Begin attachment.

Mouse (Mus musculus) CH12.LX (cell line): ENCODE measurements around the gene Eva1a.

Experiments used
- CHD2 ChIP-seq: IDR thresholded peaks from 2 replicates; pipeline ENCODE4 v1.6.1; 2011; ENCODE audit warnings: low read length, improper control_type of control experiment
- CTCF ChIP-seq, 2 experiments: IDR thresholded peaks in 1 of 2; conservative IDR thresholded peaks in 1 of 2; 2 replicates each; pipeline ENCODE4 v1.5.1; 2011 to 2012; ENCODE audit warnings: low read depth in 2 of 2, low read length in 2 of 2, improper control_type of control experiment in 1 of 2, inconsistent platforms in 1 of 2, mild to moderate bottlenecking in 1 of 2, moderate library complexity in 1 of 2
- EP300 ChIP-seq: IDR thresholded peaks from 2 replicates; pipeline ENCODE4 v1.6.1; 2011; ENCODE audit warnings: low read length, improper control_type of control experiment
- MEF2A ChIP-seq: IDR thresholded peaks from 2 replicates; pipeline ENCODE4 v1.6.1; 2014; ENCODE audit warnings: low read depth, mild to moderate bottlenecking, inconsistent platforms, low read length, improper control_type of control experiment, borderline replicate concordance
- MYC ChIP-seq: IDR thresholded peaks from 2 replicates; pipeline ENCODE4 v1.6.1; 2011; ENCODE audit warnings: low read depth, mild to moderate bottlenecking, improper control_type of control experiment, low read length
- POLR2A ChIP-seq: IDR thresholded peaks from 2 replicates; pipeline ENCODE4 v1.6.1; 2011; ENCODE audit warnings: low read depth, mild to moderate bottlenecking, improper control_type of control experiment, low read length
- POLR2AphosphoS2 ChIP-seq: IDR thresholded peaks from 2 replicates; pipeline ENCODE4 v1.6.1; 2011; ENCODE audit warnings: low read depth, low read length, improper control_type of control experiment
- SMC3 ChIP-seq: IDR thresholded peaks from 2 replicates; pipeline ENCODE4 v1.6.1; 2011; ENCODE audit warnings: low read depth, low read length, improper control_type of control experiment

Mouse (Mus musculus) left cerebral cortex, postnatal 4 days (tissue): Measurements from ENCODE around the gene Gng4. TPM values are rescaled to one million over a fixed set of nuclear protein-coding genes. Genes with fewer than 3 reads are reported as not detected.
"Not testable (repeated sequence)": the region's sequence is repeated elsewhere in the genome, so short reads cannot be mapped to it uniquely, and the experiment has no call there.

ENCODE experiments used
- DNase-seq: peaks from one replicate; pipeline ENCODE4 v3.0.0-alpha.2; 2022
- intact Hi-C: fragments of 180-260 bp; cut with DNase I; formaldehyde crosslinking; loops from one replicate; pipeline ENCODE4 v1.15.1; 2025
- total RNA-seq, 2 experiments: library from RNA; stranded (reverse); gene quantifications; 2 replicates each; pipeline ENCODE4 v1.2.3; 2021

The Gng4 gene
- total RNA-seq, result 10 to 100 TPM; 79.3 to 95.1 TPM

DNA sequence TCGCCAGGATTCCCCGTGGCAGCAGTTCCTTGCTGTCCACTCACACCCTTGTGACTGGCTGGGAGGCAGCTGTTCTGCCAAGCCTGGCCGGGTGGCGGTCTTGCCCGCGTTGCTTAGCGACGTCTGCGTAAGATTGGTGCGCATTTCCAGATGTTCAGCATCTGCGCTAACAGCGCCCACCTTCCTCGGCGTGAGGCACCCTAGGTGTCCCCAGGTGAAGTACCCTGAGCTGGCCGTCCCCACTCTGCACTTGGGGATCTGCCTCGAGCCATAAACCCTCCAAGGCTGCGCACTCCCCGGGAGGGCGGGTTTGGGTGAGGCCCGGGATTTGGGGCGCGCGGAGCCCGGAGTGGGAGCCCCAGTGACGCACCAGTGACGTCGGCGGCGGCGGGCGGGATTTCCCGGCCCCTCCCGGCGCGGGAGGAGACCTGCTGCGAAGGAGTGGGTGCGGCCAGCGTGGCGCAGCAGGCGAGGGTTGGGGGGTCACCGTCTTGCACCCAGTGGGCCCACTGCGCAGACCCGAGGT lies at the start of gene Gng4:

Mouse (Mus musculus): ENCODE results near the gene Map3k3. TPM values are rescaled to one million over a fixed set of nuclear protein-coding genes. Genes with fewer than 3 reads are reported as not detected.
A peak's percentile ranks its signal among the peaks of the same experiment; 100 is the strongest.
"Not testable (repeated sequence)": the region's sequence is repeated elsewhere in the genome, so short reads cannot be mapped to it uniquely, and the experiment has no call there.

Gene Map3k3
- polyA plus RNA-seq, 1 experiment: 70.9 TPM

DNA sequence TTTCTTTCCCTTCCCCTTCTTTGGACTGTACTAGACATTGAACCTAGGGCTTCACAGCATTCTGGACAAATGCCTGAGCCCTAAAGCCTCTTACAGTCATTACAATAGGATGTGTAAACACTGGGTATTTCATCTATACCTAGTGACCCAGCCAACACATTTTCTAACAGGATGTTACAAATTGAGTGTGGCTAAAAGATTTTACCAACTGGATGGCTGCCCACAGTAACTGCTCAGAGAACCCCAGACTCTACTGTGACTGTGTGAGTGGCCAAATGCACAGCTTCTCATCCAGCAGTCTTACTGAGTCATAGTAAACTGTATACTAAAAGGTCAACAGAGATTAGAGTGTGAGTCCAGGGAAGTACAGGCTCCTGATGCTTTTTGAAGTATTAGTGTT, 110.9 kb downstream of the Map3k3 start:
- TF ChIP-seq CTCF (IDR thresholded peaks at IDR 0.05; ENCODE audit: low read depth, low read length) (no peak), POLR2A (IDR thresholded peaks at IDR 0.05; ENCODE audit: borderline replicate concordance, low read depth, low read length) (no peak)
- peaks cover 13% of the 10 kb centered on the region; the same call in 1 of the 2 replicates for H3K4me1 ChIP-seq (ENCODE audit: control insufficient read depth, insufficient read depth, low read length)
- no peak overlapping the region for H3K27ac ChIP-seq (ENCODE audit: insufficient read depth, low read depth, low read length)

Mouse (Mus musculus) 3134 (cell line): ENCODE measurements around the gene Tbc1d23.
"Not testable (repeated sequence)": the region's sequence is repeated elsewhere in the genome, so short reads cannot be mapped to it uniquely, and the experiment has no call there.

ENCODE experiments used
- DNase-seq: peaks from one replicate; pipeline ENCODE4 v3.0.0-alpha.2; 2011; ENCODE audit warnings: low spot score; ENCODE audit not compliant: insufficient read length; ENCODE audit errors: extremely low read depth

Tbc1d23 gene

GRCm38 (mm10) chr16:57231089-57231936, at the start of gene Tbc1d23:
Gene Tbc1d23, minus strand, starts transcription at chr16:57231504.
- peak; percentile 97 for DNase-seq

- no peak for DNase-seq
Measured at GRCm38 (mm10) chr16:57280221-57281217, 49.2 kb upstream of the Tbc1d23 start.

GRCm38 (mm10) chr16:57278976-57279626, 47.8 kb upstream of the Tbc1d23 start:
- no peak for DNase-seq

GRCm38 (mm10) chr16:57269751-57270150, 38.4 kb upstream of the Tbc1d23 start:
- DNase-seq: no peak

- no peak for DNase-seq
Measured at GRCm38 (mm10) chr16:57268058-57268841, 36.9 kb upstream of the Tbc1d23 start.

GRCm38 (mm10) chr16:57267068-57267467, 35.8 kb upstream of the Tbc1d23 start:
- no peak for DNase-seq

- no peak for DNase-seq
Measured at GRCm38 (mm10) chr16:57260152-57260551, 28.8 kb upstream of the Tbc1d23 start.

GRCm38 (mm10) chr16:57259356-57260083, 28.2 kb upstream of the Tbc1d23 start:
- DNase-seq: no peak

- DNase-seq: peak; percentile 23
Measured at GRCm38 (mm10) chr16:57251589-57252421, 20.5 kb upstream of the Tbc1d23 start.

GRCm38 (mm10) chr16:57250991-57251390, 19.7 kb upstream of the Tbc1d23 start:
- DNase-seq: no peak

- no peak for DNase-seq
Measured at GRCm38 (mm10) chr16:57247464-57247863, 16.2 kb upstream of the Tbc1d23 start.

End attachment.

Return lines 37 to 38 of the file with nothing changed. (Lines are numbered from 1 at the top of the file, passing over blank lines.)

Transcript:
- no peak for DNase-seq
Measured at GRCm38 (mm10) chr16:57280221-57281217, 49.2 kb upstream of the Tbc1d23 start.